Ask any realtor: Prospective buyers with children compete for homes in neighborhoods where the public schools are top-notch, believing it will increase the youngsters' chances of admission to the best colleges.
A recent study, however, suggests that can actually put applicants at a disadvantage.
A paper published in the October issue of Sociology of Education finds that students at the 200 or so most elite public high schools face a tougher road getting into top colleges than do comparable students at other, less prestigious high schools.
To polish their school profiles, many "star" high schools have evolved systems of grooming only the top tier of their students for the most selective colleges, which handicaps all other students in the hot contest for college, author Paul Attewell contends.
Mr. Attewell offered two stories of students from "star" schools in Boston suburbs to illustrate the culling process.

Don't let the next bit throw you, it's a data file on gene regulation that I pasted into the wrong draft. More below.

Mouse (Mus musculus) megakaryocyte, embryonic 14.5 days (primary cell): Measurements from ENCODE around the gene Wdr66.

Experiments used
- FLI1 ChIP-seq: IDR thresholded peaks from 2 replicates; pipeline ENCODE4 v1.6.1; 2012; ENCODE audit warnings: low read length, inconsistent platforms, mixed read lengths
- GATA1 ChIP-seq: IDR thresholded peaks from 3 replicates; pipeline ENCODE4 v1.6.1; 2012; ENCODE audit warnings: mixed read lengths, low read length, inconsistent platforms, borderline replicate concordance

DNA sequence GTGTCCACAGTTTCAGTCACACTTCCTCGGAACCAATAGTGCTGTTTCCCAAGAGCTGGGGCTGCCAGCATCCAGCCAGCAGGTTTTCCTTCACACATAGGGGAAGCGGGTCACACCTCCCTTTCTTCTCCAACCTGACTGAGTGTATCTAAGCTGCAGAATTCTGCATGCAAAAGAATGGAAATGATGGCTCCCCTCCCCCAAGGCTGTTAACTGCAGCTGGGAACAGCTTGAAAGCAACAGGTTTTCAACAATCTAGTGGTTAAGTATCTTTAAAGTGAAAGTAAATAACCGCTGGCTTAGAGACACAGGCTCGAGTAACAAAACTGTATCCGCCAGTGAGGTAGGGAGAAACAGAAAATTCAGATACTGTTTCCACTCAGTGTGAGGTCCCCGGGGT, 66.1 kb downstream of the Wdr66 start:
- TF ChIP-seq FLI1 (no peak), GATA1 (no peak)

One boy who wanted to take AP science and math in high school was told by math department faculty members that he wasn't suited to the work.
When his parents pointed out that he had scored in the top 1 percent on the Preliminary SAT, school officials responded that the boy was smart, but not smart enough, Mr. Attewell said.
The student ended up in the less advanced math track and went on to a good college, but not an Ivy League-caliber school as he had wished.
A girl from another school scored a perfect 800 on the math portion of the SAT, but received a C in math because the grading curve at her school was so high, Mr. Attewell said. She had A's in other subjects, but the C affected her class ranking and likely contributed to her failure to be admitted to her chosen college, he said.
Some Top Students Just Average At 'Star' Schools
By Catherine Gewertz
Vol. 21, Issue 10, Page 5
It's a myth that colleges "control" for tough grading in wealthy suburban schools.